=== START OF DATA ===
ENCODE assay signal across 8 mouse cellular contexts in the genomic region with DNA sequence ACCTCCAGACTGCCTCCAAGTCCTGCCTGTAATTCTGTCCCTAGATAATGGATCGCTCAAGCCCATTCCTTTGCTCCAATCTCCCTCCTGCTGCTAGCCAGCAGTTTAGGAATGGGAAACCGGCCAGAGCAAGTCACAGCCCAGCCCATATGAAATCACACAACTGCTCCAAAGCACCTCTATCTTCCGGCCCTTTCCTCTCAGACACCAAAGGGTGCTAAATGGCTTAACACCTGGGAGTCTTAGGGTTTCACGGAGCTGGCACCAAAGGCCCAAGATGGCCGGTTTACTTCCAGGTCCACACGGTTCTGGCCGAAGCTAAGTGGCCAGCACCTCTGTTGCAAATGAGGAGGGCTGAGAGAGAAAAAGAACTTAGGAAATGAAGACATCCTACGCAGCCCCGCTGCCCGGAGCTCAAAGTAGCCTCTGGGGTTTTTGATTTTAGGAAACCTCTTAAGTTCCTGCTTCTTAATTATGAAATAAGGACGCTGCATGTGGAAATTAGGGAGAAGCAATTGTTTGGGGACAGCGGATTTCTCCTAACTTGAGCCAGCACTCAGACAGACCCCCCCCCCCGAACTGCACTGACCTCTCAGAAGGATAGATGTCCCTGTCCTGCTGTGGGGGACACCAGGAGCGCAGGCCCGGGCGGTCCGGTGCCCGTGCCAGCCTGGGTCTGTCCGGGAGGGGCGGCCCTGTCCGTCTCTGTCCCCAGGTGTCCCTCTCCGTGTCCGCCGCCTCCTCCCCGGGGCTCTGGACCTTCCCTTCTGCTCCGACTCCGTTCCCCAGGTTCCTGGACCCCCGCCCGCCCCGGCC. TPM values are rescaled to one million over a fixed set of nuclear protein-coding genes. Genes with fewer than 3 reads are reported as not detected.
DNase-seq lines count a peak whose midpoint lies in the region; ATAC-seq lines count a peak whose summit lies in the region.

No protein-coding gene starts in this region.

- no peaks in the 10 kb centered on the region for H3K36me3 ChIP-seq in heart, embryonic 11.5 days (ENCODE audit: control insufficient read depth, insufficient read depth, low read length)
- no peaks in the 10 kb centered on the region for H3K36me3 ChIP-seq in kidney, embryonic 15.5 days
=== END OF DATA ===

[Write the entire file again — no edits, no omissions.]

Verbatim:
ENCODE assay signal across 8 mouse cellular contexts in the genomic region with DNA sequence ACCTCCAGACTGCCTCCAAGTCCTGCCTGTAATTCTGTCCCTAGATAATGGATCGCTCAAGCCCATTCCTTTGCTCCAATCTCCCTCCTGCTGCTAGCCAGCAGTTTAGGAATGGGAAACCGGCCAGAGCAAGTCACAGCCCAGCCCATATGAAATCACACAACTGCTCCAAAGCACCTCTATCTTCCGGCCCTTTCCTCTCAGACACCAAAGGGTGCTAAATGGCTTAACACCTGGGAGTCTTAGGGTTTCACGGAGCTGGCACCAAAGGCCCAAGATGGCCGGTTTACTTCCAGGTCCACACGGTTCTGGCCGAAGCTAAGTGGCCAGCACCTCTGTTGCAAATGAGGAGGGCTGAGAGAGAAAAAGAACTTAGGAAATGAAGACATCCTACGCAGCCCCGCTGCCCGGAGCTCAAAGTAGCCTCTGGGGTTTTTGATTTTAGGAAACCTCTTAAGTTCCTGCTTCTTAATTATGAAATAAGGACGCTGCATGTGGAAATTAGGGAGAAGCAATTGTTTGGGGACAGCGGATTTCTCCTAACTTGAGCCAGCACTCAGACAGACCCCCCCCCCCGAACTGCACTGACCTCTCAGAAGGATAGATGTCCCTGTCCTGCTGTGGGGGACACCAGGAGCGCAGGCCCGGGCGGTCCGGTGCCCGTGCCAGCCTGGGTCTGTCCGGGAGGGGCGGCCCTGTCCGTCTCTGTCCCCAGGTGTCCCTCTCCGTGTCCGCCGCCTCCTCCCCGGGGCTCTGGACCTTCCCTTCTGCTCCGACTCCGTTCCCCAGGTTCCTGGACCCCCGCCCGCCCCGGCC. TPM values are rescaled to one million over a fixed set of nuclear protein-coding genes. Genes with fewer than 3 reads are reported as not detected.
DNase-seq lines count a peak whose midpoint lies in the region; ATAC-seq lines count a peak whose summit lies in the region.

No protein-coding gene starts in this region.

- no peaks in the 10 kb centered on the region for H3K36me3 ChIP-seq in heart, embryonic 11.5 days (ENCODE audit: control insufficient read depth, insufficient read depth, low read length)
- no peaks in the 10 kb centered on the region for H3K36me3 ChIP-seq in kidney, embryonic 15.5 days